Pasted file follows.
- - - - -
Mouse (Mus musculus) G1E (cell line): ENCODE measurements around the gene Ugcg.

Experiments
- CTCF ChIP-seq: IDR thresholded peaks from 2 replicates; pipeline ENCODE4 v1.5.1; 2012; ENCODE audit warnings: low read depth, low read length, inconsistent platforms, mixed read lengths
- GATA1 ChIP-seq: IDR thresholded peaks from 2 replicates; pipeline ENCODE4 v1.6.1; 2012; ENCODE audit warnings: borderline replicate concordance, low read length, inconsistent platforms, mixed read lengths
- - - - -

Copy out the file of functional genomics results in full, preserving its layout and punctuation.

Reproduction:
Mouse (Mus musculus) G1E (cell line): ENCODE measurements around the gene Ugcg.

Experiments
- CTCF ChIP-seq: IDR thresholded peaks from 2 replicates; pipeline ENCODE4 v1.5.1; 2012; ENCODE audit warnings: low read depth, low read length, inconsistent platforms, mixed read lengths
- GATA1 ChIP-seq: IDR thresholded peaks from 2 replicates; pipeline ENCODE4 v1.6.1; 2012; ENCODE audit warnings: borderline replicate concordance, low read length, inconsistent platforms, mixed read lengths